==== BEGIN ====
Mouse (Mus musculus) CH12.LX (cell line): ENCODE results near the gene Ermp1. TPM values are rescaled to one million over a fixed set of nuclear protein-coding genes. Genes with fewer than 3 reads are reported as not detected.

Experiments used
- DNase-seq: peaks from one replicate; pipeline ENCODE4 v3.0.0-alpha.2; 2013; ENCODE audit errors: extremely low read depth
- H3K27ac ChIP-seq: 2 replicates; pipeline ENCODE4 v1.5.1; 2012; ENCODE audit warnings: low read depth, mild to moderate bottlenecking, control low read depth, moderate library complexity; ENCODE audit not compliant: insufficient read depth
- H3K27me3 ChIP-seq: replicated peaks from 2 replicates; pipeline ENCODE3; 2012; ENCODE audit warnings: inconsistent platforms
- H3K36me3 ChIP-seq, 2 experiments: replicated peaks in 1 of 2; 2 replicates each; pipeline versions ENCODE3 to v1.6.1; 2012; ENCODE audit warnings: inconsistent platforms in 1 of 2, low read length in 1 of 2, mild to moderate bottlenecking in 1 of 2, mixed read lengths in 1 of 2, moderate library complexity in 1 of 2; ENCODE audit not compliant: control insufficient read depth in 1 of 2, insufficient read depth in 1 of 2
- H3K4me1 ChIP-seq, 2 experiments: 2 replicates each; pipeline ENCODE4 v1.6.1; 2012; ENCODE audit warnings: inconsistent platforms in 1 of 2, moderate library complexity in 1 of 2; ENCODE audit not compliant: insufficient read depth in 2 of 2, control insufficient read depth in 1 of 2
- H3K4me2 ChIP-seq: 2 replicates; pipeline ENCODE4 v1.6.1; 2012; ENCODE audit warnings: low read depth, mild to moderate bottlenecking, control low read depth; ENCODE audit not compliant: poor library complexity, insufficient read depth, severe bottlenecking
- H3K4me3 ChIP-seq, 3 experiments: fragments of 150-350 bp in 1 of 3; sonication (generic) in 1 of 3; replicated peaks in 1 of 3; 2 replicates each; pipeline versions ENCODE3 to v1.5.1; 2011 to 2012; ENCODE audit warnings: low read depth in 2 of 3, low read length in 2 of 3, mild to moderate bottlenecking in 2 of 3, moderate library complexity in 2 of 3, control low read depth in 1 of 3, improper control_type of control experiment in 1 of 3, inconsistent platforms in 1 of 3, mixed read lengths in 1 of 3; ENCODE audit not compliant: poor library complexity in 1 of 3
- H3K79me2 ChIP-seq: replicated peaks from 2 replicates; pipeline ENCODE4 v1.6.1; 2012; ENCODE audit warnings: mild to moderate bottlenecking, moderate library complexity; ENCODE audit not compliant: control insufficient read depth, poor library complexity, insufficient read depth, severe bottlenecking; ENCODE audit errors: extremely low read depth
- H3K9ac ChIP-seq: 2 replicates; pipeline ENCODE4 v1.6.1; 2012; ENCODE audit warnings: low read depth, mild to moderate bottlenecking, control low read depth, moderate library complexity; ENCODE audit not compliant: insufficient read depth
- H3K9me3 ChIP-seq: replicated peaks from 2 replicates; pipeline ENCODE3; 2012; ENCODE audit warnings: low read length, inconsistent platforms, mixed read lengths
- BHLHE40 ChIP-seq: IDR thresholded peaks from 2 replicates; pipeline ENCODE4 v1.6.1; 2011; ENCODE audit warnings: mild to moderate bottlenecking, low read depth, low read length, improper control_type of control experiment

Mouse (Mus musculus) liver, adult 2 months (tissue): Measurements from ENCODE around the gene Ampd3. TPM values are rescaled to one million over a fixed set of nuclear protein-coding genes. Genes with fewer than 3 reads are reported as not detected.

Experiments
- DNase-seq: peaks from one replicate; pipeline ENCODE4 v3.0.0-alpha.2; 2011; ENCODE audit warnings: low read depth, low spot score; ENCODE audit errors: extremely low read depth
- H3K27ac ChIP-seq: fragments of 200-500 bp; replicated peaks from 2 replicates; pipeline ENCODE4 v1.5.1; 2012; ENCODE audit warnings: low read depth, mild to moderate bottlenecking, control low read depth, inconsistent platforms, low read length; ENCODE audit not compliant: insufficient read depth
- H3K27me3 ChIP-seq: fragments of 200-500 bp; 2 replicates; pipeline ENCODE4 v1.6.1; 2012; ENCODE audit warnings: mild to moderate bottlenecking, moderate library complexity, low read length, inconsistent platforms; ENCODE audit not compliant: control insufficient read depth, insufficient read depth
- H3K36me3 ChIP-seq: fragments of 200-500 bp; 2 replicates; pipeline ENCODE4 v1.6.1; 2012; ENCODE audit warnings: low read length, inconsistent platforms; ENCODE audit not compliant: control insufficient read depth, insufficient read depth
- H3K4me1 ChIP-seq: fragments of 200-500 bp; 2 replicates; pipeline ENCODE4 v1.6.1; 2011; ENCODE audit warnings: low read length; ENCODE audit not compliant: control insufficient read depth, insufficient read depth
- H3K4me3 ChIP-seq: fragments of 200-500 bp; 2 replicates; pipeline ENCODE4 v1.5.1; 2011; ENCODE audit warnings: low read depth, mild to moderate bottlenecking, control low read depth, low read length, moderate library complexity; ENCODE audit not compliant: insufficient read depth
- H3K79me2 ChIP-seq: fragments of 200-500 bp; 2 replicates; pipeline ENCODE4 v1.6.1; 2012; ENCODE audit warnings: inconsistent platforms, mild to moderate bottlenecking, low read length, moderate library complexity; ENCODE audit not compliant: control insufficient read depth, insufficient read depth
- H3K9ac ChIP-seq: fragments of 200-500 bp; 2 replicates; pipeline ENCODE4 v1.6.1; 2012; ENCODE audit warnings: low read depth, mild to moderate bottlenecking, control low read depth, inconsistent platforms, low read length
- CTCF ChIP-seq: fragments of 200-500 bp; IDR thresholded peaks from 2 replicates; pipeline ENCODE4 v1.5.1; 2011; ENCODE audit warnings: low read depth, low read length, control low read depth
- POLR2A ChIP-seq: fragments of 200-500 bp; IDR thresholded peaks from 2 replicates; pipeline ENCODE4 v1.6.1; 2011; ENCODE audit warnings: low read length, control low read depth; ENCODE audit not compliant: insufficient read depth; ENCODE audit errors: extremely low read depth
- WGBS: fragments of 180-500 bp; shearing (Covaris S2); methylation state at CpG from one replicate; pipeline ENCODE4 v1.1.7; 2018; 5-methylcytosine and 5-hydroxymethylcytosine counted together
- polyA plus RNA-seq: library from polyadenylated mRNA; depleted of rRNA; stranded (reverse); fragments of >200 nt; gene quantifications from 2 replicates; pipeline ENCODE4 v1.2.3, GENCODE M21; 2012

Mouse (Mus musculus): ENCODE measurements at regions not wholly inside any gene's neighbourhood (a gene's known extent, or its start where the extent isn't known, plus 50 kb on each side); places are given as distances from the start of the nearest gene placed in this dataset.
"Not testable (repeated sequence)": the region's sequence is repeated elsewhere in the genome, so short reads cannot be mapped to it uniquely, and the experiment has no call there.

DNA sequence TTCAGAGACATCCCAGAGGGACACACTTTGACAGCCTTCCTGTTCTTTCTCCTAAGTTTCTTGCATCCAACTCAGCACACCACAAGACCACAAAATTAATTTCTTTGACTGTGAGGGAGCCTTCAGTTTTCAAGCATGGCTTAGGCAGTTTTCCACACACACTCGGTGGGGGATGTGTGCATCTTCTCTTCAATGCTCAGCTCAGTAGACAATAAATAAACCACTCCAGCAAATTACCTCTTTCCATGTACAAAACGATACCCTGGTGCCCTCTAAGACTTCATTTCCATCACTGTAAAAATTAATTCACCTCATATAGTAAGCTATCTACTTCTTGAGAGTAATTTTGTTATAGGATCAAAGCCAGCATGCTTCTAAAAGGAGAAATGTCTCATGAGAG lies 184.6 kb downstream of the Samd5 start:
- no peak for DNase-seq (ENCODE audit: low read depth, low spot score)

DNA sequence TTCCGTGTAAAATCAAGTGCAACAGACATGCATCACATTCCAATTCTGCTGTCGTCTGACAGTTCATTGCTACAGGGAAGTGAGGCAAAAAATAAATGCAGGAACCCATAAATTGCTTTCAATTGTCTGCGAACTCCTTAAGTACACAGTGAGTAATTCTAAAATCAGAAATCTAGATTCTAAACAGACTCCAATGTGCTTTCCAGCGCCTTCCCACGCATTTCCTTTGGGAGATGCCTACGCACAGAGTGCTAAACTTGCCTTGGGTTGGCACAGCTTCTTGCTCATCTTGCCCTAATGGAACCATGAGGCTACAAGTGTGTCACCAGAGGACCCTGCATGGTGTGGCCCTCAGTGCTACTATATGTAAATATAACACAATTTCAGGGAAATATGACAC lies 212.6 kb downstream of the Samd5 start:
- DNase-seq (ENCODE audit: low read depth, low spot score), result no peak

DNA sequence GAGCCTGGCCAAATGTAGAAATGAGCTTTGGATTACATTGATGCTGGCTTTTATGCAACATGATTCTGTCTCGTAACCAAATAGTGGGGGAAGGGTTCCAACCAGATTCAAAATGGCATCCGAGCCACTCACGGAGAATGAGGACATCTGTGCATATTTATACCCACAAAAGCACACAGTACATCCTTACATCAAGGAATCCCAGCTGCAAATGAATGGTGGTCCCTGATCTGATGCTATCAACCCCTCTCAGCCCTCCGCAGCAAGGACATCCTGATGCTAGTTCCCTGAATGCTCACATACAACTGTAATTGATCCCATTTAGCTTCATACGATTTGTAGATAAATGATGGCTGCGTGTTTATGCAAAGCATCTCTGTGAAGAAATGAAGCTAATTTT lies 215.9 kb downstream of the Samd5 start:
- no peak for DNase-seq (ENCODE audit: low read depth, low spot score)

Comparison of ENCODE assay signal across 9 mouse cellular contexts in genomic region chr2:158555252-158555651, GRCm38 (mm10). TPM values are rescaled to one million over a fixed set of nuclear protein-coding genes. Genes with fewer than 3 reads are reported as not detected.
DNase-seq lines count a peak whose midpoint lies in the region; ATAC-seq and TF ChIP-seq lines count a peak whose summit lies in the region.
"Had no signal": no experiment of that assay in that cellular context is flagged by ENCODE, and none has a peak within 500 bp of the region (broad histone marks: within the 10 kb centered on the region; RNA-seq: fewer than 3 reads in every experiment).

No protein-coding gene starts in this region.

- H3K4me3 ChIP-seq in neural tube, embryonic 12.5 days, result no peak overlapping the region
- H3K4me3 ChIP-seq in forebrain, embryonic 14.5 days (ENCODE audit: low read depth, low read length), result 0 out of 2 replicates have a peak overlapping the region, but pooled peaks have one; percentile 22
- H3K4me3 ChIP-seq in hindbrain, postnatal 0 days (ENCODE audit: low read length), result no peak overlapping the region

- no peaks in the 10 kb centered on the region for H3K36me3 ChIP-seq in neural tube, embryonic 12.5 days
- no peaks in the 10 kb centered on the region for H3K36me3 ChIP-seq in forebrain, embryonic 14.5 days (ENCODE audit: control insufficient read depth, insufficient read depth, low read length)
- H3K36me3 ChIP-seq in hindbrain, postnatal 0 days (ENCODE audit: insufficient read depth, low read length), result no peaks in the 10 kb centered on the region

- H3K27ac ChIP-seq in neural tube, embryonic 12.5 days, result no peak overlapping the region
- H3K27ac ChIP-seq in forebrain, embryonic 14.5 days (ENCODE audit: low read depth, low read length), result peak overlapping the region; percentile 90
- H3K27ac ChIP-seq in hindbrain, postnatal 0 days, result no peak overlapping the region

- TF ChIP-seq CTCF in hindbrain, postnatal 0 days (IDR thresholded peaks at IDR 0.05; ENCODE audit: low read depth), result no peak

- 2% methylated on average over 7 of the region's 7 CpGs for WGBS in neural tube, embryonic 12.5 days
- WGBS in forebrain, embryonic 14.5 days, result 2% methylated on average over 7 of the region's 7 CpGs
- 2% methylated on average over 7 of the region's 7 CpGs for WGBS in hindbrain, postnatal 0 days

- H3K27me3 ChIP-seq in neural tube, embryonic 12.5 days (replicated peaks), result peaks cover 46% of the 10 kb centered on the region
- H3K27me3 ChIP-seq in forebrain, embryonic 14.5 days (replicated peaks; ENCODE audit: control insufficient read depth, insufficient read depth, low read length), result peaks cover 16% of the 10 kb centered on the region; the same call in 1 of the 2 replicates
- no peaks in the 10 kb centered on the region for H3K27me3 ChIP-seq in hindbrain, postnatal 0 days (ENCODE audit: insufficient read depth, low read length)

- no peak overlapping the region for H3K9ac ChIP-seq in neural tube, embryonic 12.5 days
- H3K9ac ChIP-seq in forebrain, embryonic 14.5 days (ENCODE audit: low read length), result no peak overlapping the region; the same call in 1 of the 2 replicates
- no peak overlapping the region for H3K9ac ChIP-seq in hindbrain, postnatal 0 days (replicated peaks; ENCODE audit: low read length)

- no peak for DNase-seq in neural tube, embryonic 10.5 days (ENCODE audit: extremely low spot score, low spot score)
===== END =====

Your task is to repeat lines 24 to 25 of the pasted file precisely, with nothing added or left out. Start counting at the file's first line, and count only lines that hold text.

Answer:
- CTCF ChIP-seq: fragments of 200-500 bp; IDR thresholded peaks from 2 replicates; pipeline ENCODE4 v1.5.1; 2011; ENCODE audit warnings: low read depth, low read length, control low read depth
- POLR2A ChIP-seq: fragments of 200-500 bp; IDR thresholded peaks from 2 replicates; pipeline ENCODE4 v1.6.1; 2011; ENCODE audit warnings: low read length, control low read depth; ENCODE audit not compliant: insufficient read depth; ENCODE audit errors: extremely low read depth